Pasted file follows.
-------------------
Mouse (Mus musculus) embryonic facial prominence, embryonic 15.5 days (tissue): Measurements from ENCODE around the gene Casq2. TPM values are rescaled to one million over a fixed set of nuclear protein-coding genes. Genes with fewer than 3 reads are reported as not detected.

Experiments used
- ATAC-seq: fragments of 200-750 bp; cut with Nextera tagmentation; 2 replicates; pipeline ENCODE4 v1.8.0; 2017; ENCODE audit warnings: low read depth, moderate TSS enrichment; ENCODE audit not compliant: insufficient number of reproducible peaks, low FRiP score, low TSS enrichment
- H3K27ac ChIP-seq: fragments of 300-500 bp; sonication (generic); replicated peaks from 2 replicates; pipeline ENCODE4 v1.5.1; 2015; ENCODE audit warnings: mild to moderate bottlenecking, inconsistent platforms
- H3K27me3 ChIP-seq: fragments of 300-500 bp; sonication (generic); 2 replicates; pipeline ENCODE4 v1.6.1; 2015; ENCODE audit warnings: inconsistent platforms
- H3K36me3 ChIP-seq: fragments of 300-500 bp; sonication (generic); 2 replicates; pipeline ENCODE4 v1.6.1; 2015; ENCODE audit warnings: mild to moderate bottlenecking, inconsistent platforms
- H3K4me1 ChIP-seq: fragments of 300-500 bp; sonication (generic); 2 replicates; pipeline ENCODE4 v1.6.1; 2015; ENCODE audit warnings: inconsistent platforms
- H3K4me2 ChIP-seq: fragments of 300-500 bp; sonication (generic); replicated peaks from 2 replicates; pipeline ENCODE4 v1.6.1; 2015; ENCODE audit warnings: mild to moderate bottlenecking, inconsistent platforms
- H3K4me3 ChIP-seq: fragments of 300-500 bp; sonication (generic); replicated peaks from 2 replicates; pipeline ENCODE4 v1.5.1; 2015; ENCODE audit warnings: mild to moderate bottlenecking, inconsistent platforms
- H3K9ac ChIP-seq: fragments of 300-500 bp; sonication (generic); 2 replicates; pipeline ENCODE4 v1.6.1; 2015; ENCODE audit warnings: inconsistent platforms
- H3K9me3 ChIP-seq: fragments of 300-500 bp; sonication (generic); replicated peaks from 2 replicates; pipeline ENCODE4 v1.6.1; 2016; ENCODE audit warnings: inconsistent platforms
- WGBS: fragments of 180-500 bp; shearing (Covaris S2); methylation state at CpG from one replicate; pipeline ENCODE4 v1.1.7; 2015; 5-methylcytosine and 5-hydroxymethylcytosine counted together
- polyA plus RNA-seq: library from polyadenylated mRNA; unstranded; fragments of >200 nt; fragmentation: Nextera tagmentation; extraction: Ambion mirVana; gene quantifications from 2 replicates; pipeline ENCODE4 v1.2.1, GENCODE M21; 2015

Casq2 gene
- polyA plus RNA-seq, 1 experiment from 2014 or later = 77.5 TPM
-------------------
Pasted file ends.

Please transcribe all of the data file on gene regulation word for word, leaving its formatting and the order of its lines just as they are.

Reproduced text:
Mouse (Mus musculus) embryonic facial prominence, embryonic 15.5 days (tissue): Measurements from ENCODE around the gene Casq2. TPM values are rescaled to one million over a fixed set of nuclear protein-coding genes. Genes with fewer than 3 reads are reported as not detected.

Experiments used
- ATAC-seq: fragments of 200-750 bp; cut with Nextera tagmentation; 2 replicates; pipeline ENCODE4 v1.8.0; 2017; ENCODE audit warnings: low read depth, moderate TSS enrichment; ENCODE audit not compliant: insufficient number of reproducible peaks, low FRiP score, low TSS enrichment
- H3K27ac ChIP-seq: fragments of 300-500 bp; sonication (generic); replicated peaks from 2 replicates; pipeline ENCODE4 v1.5.1; 2015; ENCODE audit warnings: mild to moderate bottlenecking, inconsistent platforms
- H3K27me3 ChIP-seq: fragments of 300-500 bp; sonication (generic); 2 replicates; pipeline ENCODE4 v1.6.1; 2015; ENCODE audit warnings: inconsistent platforms
- H3K36me3 ChIP-seq: fragments of 300-500 bp; sonication (generic); 2 replicates; pipeline ENCODE4 v1.6.1; 2015; ENCODE audit warnings: mild to moderate bottlenecking, inconsistent platforms
- H3K4me1 ChIP-seq: fragments of 300-500 bp; sonication (generic); 2 replicates; pipeline ENCODE4 v1.6.1; 2015; ENCODE audit warnings: inconsistent platforms
- H3K4me2 ChIP-seq: fragments of 300-500 bp; sonication (generic); replicated peaks from 2 replicates; pipeline ENCODE4 v1.6.1; 2015; ENCODE audit warnings: mild to moderate bottlenecking, inconsistent platforms
- H3K4me3 ChIP-seq: fragments of 300-500 bp; sonication (generic); replicated peaks from 2 replicates; pipeline ENCODE4 v1.5.1; 2015; ENCODE audit warnings: mild to moderate bottlenecking, inconsistent platforms
- H3K9ac ChIP-seq: fragments of 300-500 bp; sonication (generic); 2 replicates; pipeline ENCODE4 v1.6.1; 2015; ENCODE audit warnings: inconsistent platforms
- H3K9me3 ChIP-seq: fragments of 300-500 bp; sonication (generic); replicated peaks from 2 replicates; pipeline ENCODE4 v1.6.1; 2016; ENCODE audit warnings: inconsistent platforms
- WGBS: fragments of 180-500 bp; shearing (Covaris S2); methylation state at CpG from one replicate; pipeline ENCODE4 v1.1.7; 2015; 5-methylcytosine and 5-hydroxymethylcytosine counted together
- polyA plus RNA-seq: library from polyadenylated mRNA; unstranded; fragments of >200 nt; fragmentation: Nextera tagmentation; extraction: Ambion mirVana; gene quantifications from 2 replicates; pipeline ENCODE4 v1.2.1, GENCODE M21; 2015

Casq2 gene
- polyA plus RNA-seq, 1 experiment from 2014 or later = 77.5 TPM